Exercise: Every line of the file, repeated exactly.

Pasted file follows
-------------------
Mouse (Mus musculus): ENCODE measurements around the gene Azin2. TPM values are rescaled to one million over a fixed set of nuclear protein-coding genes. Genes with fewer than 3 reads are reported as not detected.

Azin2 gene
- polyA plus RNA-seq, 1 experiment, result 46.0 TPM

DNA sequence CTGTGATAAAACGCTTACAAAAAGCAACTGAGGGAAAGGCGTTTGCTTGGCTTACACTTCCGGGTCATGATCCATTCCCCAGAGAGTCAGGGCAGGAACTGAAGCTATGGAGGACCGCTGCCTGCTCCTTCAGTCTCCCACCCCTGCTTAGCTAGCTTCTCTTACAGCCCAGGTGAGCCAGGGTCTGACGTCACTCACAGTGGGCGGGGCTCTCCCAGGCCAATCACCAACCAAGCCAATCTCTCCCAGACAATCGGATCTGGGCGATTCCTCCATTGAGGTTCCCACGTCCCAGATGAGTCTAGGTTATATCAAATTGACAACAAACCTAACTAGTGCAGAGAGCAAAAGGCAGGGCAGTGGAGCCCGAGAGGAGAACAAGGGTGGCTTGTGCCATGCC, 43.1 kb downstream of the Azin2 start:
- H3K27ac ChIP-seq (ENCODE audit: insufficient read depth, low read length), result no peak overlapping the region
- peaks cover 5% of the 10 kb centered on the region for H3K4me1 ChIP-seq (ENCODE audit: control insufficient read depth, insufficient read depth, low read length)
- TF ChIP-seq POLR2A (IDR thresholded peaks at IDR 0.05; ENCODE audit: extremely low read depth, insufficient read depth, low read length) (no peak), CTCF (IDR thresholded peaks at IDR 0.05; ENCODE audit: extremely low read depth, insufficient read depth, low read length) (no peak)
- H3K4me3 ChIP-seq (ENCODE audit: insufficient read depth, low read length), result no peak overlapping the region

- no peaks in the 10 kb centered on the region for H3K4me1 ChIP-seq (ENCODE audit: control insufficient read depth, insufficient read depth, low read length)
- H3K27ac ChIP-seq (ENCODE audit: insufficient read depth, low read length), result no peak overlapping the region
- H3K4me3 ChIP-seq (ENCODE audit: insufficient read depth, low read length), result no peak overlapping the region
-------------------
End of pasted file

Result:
Mouse (Mus musculus): ENCODE measurements around the gene Azin2. TPM values are rescaled to one million over a fixed set of nuclear protein-coding genes. Genes with fewer than 3 reads are reported as not detected.

Azin2 gene
- polyA plus RNA-seq, 1 experiment, result 46.0 TPM

DNA sequence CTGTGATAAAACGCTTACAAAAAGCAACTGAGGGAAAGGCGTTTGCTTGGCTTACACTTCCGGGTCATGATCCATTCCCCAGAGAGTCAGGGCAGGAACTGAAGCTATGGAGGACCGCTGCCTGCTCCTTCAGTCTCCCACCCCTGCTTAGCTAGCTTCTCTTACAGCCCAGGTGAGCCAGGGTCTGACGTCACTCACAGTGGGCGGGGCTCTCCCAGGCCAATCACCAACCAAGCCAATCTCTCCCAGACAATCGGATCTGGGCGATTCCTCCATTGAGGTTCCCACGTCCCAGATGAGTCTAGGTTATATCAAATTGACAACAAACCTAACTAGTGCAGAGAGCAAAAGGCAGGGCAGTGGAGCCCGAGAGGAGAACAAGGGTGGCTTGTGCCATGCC, 43.1 kb downstream of the Azin2 start:
- H3K27ac ChIP-seq (ENCODE audit: insufficient read depth, low read length), result no peak overlapping the region
- peaks cover 5% of the 10 kb centered on the region for H3K4me1 ChIP-seq (ENCODE audit: control insufficient read depth, insufficient read depth, low read length)
- TF ChIP-seq POLR2A (IDR thresholded peaks at IDR 0.05; ENCODE audit: extremely low read depth, insufficient read depth, low read length) (no peak), CTCF (IDR thresholded peaks at IDR 0.05; ENCODE audit: extremely low read depth, insufficient read depth, low read length) (no peak)
- H3K4me3 ChIP-seq (ENCODE audit: insufficient read depth, low read length), result no peak overlapping the region

- no peaks in the 10 kb centered on the region for H3K4me1 ChIP-seq (ENCODE audit: control insufficient read depth, insufficient read depth, low read length)
- H3K27ac ChIP-seq (ENCODE audit: insufficient read depth, low read length), result no peak overlapping the region
- H3K4me3 ChIP-seq (ENCODE audit: insufficient read depth, low read length), result no peak overlapping the region